Rwandans trained in nuclear technology regulation

Patrick Nyirishema, the Director-General of Rwanda Utilities Regulatory Authority (right), interacts with the experts from International Atomic Energy Agency after launching the training in Kigali yesterday. Sam Ngendahimana.

Two legal experts from the International Atomic Energy Agency (IAEA) are in Rwanda for a three-day mission to train Rwandan officials about the international legal framework on how to ensure nuclear safety, security, and civil liability for nuclear damage.

Attended by about 25 officials and experts from different Rwandan institutions, the training is being conducted in Kigali from Monday this week as the country gears up for nuclear technology.


The country adopted its national legal framework in 2017 by enacting a law on the use of nuclear energy and has since moved to raise awareness about the use of nuclear technologies.


The aim of the workshop is to raise awareness among many experts from several ministries and other government institutions on the importance of understanding and adhering to international legal instruments in the areas of nuclear safety, security and civil liability for nuclear damage.


The Director-General of Rwanda Utilities Regulatory Authority (RURA), Patrick Nyirishema, said at the launch of the training yesterday that Rwandans need a lot of support in the area of nuclear technology as the country recently moved to adopt and develop its use.

“Rwanda has recently embarked on this journey and needs a lot of support,” he said, explaining that understanding the legal, policy, and regulatory framework for atomic energy is a good start.

In 2011, Rwanda became a full member of IAEA with an aim to achieve safe, secure, and peaceful use of atomic energy.

But the country is not yet party to international legal instruments adopted under IAEA, including the Convention on Early Notification of a Nuclear Accident, the Convention on Assistance in the Case of a Nuclear Accident or Radiological Emergency, and the Convention on Nuclear Safety.

Among the legal instruments include the Joint Convention on the Safety of Spent Fuel Management and on the Safety of Radioactive Waste Management, the Amendment to the Convention on the Physical Protection of Nuclear Material, as well as Relevant nuclear liability instruments such as the Protocol to Amend the Vienna Convention on Civil Liability for Nuclear Damage and Convention on Supplementary Compensation for Nuclear Damage.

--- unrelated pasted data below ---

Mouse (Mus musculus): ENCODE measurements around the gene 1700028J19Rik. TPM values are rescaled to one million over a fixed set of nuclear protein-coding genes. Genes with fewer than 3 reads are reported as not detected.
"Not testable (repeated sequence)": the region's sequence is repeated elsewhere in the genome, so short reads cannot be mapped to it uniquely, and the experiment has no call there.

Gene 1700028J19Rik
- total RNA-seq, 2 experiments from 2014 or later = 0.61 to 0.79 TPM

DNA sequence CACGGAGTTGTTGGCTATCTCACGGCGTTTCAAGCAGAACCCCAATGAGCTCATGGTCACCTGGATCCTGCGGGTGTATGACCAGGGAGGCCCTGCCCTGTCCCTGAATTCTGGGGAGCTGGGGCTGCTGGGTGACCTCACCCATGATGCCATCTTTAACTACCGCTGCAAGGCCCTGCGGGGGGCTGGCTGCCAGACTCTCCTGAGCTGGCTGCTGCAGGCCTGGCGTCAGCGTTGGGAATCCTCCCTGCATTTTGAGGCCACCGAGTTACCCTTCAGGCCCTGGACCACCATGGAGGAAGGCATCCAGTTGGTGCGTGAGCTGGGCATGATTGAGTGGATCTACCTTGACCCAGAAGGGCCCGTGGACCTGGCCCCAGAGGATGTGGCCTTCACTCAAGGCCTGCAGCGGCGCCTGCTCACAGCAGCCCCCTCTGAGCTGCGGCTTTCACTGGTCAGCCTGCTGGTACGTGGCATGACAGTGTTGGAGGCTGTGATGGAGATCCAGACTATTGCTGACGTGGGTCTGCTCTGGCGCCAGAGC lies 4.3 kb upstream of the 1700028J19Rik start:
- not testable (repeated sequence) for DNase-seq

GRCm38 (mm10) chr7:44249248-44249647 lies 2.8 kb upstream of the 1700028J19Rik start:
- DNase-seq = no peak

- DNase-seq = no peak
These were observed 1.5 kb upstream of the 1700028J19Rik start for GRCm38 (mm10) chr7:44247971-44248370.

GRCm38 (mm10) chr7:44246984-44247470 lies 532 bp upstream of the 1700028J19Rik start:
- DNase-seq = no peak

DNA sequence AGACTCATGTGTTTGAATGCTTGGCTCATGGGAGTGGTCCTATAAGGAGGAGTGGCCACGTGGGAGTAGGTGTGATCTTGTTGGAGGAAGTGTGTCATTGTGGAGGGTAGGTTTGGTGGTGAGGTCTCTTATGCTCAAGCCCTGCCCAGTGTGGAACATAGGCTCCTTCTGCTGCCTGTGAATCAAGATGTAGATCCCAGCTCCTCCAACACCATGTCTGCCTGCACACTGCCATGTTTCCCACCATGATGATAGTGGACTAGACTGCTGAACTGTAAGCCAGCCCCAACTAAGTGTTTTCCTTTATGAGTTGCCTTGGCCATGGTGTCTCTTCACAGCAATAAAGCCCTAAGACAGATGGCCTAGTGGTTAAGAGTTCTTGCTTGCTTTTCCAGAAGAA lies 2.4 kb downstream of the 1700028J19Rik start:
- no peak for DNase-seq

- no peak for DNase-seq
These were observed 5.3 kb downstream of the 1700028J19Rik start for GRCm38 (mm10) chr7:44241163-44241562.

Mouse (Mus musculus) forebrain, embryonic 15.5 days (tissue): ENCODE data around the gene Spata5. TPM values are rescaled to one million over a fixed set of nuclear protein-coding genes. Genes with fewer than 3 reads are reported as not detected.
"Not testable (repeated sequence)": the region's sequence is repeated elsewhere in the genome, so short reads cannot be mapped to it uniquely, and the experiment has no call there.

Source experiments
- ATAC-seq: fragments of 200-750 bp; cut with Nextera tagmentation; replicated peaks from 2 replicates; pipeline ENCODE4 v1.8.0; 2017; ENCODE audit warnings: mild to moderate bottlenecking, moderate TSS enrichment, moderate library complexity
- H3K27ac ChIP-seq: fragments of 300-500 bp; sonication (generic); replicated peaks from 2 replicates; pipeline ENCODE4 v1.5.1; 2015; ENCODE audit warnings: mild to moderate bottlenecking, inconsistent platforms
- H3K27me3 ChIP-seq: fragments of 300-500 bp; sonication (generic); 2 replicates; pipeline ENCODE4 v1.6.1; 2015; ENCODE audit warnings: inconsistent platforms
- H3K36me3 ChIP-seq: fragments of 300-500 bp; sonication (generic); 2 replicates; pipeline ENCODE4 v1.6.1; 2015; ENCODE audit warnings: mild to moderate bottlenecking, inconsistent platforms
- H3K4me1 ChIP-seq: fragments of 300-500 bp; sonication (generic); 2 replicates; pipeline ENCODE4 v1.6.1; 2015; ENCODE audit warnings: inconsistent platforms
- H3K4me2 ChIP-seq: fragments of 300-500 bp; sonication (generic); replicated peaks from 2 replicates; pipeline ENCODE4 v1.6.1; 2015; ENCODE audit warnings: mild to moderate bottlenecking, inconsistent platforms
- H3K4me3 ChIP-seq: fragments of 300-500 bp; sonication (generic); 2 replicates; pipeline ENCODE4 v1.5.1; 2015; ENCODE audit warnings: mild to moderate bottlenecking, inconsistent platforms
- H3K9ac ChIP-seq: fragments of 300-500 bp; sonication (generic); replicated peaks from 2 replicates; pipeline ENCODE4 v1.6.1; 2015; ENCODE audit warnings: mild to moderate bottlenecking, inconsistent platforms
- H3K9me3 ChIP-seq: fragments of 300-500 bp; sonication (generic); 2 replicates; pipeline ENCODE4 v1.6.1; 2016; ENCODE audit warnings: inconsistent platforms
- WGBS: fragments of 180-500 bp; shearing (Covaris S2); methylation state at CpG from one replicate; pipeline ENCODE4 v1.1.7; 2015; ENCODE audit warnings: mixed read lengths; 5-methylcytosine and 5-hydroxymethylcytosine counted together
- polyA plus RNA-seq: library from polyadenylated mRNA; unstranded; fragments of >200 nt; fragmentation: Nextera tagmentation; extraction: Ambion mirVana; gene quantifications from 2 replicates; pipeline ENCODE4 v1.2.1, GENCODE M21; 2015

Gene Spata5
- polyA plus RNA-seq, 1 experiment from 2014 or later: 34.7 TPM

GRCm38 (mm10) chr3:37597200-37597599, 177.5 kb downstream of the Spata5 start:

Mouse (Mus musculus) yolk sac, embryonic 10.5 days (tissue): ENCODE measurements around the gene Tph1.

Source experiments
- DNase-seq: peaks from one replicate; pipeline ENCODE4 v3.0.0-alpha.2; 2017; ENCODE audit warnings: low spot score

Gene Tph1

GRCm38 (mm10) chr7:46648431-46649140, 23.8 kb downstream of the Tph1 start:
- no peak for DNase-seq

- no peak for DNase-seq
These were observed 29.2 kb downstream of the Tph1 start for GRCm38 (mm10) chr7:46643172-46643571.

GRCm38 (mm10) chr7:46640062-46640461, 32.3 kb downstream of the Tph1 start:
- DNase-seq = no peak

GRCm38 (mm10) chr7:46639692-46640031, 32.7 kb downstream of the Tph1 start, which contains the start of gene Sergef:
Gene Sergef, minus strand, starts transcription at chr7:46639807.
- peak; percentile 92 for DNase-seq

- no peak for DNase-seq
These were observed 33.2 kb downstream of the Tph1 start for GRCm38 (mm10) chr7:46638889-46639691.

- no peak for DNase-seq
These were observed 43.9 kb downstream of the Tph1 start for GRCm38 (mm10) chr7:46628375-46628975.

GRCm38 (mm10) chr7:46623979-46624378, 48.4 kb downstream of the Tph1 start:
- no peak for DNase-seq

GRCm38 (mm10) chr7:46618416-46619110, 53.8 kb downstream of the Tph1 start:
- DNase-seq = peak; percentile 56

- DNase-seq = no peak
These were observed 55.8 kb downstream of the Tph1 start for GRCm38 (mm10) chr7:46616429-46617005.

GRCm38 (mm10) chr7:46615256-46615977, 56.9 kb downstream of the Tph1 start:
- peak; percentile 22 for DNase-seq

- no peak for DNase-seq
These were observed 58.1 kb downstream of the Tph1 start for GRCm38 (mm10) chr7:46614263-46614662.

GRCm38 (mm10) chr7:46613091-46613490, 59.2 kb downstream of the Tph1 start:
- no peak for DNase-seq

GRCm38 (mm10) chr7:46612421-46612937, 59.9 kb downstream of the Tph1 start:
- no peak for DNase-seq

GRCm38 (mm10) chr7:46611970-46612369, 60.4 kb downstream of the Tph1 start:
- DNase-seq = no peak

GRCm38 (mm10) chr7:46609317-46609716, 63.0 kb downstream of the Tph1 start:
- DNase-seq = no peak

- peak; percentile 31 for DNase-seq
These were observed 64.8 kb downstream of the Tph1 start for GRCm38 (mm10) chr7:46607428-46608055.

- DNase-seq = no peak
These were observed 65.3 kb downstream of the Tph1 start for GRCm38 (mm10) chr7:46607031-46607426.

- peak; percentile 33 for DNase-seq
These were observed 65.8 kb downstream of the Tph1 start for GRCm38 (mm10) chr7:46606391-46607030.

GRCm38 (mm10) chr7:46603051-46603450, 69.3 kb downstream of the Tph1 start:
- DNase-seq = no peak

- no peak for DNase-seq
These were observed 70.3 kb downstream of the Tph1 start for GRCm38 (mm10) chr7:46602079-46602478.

The discussions at the training in Kigali will also focus on those international legal instruments adopted under IAEA auspices to which Rwanda is not yet a party.

Many participants at the workshop welcomed the training as a good opportunity to learn more about how to ensure safe use of nuclear technologies in different areas, including medicine, agriculture, and electricity generation among other uses.

One of them, Prof. Emmanuel Rudakemwa, who is a medical doctor at King Faisal Hospital in Kigali and teaches radiology at universities in Rwanda, told journalists that using nuclear radiation at hospitals remains a safety hazard if it isn’t properly handled.

“This workshop means that they (the government) are putting frameworks in place to ensure that the utilisation of nuclear technology is safe,” he said.

He explained that radiation is normally a cancer inducing agent and that a few members of the medical fraternity were negatively affected as part of exposure to too much radiation while treating patients.

“There has to be an appropriate infrastructure,” he said on the safe use of nuclear technologies.

As for Jean de Dieu Tuyisenge, Director of Radiation Safety Regulation at RURA, what is important at the moment in Rwanda is to raise awareness about the use of nuclear technology for peaceful purposes.

“It’s time that Rwandans know that nuclear technology can be used for many good purposes and right here at home. Rwandans need to know that there is another open window they can use to achieve their goals in a short time,” he said.

Nuclear technology is used for different peaceful purposes, including in medicine to treat patients through radiation and other means, in agriculture to develop crop seeds and process produce for long term uses, in manufacturing to control machines, and in electricity generation.

The Energy Division Manager at the Rwandan Ministry of Infrastructure, Robert Nyamvumba, told The New Times last month that Rwanda was looking to set up a Centre for Nuclear Science and Technology (CNST) within the next five years.


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